The task of surveying and documenting the ecological nature of a property may sound quite challenging, particularly when you have 358 ac. to cover. Consulting ecologist, Holly Bickerton, and MMLT’s Ecological Stewardship Committee Chair, Cathy Keddy, took the plunge this summer and conducted field work to enhance our knowledge of the nature reserve as background for preparing a Baseline Documentation Report.
A BDR is a status assessment that can be used as a baseline against which future property conditions can be compared, the effectiveness of stewardship activities judged, and the direction of future stewardship activities planned. So, while this was the technical reason for spending time in the field this spring, summer, and fall, it was the lure of discovery that took the field team from one end of the reserve to the other (2.8 km), from the highest to the lowest elevations (55 m/179 ft.) and from the driest rock barrens to the wettest depressions.
What did the team discover? Their investigation revealed fantastic fungi, outstanding orchids, phenomenal plants, lovely liverworts and more. Read on for the highlights.
Rose Hill Nature Reserve (RHNR) is blanketed by a diverse suite of 22 ecological communities ranging from high rock barrens to low marshes and ponds, but most of it is covered by upland deciduous (sugar maple, sugar maple-oak-hickory) and coniferous (hemlock, white spruce, white pine, balsam fir) forest.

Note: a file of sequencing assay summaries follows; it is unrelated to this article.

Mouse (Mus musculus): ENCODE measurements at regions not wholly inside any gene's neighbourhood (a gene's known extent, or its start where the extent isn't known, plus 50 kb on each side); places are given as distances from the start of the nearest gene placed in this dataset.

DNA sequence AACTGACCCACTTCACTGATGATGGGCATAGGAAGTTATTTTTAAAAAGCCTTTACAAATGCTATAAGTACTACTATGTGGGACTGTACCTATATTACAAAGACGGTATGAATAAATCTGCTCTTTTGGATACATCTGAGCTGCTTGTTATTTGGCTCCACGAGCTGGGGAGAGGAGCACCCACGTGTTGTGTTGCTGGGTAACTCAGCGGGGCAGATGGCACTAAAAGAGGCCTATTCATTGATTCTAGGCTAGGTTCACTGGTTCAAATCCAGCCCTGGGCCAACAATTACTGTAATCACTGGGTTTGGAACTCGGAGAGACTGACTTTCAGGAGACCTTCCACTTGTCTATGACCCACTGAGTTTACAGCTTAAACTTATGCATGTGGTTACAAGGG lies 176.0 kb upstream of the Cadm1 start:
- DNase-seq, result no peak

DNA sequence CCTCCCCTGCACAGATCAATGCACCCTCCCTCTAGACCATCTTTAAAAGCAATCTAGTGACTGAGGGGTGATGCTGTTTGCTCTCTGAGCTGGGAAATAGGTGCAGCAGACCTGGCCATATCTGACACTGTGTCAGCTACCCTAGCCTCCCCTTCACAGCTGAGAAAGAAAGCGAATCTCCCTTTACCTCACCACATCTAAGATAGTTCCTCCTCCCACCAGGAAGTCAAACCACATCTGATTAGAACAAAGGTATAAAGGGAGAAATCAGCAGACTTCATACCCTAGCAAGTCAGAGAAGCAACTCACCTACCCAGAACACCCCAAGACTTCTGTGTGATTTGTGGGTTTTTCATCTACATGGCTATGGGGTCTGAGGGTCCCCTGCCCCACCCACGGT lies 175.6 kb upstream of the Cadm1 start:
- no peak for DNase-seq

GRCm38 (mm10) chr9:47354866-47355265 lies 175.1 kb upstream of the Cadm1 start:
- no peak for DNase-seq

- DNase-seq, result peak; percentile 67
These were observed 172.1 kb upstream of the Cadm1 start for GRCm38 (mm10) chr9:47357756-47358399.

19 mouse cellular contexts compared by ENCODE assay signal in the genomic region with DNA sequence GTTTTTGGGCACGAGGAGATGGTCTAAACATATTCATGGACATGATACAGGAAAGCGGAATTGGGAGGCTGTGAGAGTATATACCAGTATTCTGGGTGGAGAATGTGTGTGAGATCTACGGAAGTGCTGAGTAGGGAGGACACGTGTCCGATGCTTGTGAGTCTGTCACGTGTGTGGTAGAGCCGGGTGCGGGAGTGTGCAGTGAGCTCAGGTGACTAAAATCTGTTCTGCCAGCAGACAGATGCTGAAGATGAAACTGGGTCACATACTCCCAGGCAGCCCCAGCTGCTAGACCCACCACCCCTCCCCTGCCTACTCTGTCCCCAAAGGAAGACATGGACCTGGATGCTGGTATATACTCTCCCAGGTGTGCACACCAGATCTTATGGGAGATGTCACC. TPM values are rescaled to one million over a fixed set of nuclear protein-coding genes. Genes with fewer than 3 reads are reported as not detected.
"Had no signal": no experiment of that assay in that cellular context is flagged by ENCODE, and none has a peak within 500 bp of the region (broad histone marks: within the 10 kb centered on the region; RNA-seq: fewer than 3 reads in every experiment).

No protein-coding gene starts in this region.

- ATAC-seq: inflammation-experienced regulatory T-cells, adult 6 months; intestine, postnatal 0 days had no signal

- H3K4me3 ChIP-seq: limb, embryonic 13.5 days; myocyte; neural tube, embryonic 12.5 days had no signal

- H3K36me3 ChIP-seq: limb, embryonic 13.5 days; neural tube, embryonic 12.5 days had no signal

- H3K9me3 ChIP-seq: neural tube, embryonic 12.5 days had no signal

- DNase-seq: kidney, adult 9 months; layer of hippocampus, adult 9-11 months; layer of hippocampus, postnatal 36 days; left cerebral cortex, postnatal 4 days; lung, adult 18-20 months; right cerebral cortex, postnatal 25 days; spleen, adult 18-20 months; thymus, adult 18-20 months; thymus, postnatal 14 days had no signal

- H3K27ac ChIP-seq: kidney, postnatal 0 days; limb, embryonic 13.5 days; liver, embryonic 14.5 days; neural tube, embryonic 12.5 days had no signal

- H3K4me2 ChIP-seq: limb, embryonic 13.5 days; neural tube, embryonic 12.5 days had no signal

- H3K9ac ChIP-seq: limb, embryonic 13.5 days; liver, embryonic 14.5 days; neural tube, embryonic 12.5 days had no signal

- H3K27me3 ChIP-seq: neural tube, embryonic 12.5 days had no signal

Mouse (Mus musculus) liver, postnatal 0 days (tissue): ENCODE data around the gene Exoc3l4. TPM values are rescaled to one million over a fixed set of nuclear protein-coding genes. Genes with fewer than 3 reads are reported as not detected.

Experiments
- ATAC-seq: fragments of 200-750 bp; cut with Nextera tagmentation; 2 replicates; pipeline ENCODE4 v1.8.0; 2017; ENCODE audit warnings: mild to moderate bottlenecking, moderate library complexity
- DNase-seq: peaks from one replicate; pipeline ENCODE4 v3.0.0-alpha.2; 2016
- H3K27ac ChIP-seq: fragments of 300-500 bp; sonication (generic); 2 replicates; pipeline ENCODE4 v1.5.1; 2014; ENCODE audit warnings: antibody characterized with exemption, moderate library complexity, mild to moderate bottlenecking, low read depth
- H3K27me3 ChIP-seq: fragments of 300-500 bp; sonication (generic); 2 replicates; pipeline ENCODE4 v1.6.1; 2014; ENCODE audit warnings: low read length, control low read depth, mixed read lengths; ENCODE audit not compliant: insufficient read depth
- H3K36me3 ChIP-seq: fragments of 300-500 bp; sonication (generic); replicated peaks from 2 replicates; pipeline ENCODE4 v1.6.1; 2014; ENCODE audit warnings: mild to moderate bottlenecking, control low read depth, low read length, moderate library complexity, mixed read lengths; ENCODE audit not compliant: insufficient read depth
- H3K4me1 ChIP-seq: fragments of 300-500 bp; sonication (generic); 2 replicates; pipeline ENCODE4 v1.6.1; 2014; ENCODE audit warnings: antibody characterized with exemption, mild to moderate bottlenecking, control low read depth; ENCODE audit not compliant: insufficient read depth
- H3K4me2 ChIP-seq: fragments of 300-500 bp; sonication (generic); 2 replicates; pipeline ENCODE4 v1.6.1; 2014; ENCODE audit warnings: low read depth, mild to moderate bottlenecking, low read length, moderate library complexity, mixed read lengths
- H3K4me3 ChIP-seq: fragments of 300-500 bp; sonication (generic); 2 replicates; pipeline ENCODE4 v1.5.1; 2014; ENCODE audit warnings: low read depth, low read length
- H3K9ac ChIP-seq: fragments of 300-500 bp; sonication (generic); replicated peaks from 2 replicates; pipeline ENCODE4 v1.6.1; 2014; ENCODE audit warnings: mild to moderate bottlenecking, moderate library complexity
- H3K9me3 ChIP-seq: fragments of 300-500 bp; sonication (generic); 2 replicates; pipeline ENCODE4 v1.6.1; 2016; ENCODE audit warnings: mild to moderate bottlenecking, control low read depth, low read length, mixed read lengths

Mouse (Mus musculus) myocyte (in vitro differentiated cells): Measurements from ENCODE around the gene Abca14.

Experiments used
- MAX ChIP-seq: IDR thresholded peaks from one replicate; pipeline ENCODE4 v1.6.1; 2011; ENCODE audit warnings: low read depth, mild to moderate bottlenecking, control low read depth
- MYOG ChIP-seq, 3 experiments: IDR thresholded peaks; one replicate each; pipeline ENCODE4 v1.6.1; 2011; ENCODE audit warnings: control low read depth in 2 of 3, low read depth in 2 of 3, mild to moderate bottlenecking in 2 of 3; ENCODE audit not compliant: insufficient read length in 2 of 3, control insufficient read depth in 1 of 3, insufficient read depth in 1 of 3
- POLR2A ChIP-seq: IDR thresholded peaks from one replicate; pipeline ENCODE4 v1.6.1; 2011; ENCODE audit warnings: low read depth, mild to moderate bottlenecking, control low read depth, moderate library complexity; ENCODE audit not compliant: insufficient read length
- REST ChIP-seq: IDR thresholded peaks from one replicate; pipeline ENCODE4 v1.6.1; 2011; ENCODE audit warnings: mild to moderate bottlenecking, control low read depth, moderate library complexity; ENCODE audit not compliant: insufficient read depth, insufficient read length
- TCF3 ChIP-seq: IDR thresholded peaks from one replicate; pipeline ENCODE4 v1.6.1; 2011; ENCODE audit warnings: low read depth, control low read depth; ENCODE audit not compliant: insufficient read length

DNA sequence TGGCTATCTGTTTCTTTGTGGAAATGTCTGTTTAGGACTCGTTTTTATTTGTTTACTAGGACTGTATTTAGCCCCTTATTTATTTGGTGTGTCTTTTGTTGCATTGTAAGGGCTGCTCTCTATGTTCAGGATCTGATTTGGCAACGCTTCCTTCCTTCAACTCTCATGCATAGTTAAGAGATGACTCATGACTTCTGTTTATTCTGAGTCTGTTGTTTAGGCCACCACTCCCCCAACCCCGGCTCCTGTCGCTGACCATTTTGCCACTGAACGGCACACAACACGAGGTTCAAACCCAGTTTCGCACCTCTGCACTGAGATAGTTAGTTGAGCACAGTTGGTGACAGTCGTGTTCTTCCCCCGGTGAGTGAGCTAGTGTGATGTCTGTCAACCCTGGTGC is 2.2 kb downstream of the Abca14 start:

Particularly noteworthy are two groves of red spruce (Picea rubens). Yes, it does not even occur in Lanark County and is described as rare and local in Renfrew County. It is a species from the Maritimes and considered vulnerable (S3) in Ontario because of its restricted distribution. The twigs are coated in red hairs and the cones are intermediate in size between black and white spruce.
Interesting wetlands are also associated with Fufflemucker Pond, found at the north end of the reserve and created with the assistance of beavers. This approximately 6 ac. pond is perched in the saddleback of a double-peaked hill (420, 430m peak elevations) of Canadian Shield that rises 40 to 110 m above the surrounding terrain. The pond is ringed by an ecological community known as “poor fen” (poor in the sense of number of plant species) which is intermediate in nature between two peat-dominated wetlands—bogs (species poor, low pH) and fens (species rich, high pH). Naturally it has some species that are typical of fens, such as Buckbean, and some common in bogs (e.g., Pitcher Plants, Sundews).
Poor fen species also occur on peat islands near the shoreline on the west side, and beautiful mini-gardens of these species hug the old beaver stumps.
Look at the peat island closely. What do you make of the wee orange knob apparently attached to the right side of the island—animal, vegetable, or mineral? My need to know got the better of me and I waded out in thigh-depth water, dodging a deep hole in the peat substrate (where I would almost have disappeared), to discover that this was an aquatic fungus, appropriately called Swamp Beacon and very unusual. It grows on decaying conifer needles, produced by the adjacent white pine and spruce forest.